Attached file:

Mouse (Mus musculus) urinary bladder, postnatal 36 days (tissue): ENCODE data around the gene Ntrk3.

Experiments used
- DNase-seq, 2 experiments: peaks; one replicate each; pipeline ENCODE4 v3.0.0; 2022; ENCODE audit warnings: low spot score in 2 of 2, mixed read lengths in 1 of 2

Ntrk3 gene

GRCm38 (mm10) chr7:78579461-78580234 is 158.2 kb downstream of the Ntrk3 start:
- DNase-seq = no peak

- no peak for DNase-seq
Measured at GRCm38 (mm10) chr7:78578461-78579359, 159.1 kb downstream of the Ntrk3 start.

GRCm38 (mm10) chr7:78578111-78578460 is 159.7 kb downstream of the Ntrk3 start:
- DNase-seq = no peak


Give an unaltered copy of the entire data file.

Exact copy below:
Mouse (Mus musculus) urinary bladder, postnatal 36 days (tissue): ENCODE data around the gene Ntrk3.

Experiments used
- DNase-seq, 2 experiments: peaks; one replicate each; pipeline ENCODE4 v3.0.0; 2022; ENCODE audit warnings: low spot score in 2 of 2, mixed read lengths in 1 of 2

Ntrk3 gene

GRCm38 (mm10) chr7:78579461-78580234 is 158.2 kb downstream of the Ntrk3 start:
- DNase-seq = no peak

- no peak for DNase-seq
Measured at GRCm38 (mm10) chr7:78578461-78579359, 159.1 kb downstream of the Ntrk3 start.

GRCm38 (mm10) chr7:78578111-78578460 is 159.7 kb downstream of the Ntrk3 start:
- DNase-seq = no peak